Fred Hiestand says he’s out for justice. Others say he’s just out of his mind.
The man whose name is synonymous with tort reform — he’s the Civil Justice Association of California’s general counsel — has filed a class action against the city of Sacramento, the city’s police chief, city police officers and a tow truck company for towing his car after he left it in a no-parking zone.
What’s more, Hiestand is seeking damages from the tow truck company under Business and Professions Code Section 17200. That, in case you don’t recognize it, is California’s Unfair Competition Law, the very law that CJAC and business groups successfully curbed in 2004 via the voter-approved Proposition 64.
Whaddaya mean, hypocrisy, Hiestand says, after the jump.
“It’s hysterical,” said Timothy Blood, a Coughlin Stoia partner who specializes in UCL suits. “The whole PR campaign during Prop 64 was that 17200 was driving businesses out of California. So what does [Hiestand] do? He sues a small business.”
“We’ve never said that all class actions are meritless,” Hiestand said. When you’ve exhausted all your other administrative options, they’re a viable choice, he said.
And just to show he’s not some money-hungry litigant, Hiestand pledged to give any award money left over from paying his costs to “fighting frivolous class action lawsuits.”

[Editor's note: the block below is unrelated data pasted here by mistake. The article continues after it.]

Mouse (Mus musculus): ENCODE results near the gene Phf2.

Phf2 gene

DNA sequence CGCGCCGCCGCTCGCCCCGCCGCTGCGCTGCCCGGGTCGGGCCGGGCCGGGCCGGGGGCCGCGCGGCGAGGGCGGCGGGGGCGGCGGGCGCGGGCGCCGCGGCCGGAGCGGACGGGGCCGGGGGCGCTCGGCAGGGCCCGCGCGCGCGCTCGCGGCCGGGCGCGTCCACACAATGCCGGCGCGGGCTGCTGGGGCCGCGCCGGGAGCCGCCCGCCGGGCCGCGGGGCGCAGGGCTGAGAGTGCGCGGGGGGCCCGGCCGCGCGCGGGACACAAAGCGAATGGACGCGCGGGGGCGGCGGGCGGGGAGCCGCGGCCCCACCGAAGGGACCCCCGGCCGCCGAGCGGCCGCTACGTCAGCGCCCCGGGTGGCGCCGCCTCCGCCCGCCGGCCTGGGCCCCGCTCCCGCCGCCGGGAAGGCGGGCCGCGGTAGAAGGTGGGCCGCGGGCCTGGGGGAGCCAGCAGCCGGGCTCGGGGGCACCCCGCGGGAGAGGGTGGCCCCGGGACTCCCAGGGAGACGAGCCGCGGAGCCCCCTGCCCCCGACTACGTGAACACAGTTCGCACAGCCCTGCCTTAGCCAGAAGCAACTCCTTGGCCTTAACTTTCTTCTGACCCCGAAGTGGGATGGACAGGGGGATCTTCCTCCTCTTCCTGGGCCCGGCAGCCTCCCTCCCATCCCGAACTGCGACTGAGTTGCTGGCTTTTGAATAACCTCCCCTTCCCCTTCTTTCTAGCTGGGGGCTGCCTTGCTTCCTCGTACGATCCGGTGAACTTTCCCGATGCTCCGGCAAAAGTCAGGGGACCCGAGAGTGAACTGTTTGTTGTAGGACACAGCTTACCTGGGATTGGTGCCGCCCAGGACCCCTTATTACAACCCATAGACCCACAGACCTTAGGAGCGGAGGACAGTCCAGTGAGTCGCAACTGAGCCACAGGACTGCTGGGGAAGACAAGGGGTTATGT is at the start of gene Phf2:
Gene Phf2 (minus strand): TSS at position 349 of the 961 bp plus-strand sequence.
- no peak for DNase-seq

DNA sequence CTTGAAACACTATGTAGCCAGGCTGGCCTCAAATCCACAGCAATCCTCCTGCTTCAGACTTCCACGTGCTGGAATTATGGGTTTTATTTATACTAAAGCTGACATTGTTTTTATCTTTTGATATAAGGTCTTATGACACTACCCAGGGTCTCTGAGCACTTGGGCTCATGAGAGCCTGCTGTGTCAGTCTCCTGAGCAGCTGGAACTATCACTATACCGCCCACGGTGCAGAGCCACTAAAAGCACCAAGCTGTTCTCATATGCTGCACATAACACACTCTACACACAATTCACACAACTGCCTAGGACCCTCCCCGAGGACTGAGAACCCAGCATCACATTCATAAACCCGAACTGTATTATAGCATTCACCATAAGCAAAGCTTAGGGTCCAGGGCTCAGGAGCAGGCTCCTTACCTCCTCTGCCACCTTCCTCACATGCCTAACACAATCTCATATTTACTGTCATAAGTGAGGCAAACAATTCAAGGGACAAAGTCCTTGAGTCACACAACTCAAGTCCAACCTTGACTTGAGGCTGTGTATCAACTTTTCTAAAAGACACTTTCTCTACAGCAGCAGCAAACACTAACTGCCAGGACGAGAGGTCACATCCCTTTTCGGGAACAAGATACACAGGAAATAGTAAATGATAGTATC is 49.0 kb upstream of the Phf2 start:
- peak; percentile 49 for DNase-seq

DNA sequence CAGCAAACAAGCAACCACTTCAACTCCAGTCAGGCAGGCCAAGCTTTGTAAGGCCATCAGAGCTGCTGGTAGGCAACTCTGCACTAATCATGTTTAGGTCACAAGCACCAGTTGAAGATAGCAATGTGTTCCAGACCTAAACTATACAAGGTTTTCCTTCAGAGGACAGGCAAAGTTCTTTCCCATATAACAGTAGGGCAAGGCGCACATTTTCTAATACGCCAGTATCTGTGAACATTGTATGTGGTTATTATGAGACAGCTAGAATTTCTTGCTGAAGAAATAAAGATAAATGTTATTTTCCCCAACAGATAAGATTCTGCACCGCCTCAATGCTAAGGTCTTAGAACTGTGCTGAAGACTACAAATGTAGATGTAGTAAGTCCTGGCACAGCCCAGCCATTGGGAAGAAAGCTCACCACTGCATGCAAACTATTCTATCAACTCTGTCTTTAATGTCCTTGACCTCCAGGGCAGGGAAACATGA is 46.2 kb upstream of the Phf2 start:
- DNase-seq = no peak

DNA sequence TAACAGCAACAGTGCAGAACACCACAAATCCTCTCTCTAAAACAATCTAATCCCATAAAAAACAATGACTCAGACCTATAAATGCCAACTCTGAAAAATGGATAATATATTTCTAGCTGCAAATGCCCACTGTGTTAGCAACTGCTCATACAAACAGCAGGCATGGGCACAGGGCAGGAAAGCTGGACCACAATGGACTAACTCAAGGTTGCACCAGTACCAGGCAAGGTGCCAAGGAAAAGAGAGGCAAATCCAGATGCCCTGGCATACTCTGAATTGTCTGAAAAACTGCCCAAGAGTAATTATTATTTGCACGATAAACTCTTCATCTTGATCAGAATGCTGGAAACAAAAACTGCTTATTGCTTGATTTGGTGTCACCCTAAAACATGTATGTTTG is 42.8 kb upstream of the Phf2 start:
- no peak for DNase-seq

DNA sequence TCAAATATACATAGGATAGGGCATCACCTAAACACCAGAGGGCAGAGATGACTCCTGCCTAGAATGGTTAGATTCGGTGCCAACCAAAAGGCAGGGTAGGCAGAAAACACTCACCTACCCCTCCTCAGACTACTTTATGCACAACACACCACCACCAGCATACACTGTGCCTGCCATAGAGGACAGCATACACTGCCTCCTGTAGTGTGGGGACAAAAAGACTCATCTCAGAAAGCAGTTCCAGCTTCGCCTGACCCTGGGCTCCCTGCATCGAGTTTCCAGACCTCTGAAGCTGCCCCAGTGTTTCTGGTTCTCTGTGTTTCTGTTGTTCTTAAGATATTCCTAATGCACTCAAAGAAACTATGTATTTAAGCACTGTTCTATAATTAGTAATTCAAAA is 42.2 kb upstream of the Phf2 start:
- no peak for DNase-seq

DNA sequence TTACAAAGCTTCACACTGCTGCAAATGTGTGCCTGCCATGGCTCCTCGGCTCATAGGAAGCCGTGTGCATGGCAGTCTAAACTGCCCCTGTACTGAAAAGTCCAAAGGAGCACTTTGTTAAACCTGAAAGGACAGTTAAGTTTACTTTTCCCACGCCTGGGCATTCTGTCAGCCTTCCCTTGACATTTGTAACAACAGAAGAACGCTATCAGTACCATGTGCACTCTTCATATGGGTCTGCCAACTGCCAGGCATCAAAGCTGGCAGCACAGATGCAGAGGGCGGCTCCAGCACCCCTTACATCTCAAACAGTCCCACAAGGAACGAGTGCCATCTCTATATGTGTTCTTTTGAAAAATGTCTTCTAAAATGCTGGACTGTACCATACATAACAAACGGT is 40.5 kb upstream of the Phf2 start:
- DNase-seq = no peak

“I’m pleased we won this pledge before the plaintiffs’ lawyers got to him with a membership request,” CJAC President John Sullivan said in an email.
So here’s the back story: Hiestand said he and his family were driving home from his son’s basketball practice one Sunday night when the teenager’s growling stomach led them on a search for fast food in downtown Sacramento. But they couldn’t find a designated parking place.
Hiestand said he finally found a street spot, albeit one marked “no parking.” He knew he risked a ticket but figured the family would spend less than an hour inside the eatery. He made sure he wasn’t blocking a driveway or access to a fire hydrant and left the car.
Sure enough, when Hiestand returned, his car was gone, towed to a far-flung lot that was closed to the public until Monday. Long story short, Hiestand said the cops illegally towed his car because state law requires the city to post signs warning would-be illegal parkers that their vehicles will be towed. And there were no such signs where Hiestand parked.
“Sacramento has apparently been thumbing their nose at the law,” he said.
Hiestand may be dead serious about his lawsuit, but others have been left searching for humor in the situation.
“I was concerned this might happen,” CJAC’s Sullivan said. “Fred has been fighting against frivolous lawsuits for decades, and like a doctor fighting malaria, he’s become infected himself — and with the worse strain of the disease — class actions."
— Cheryl Miller
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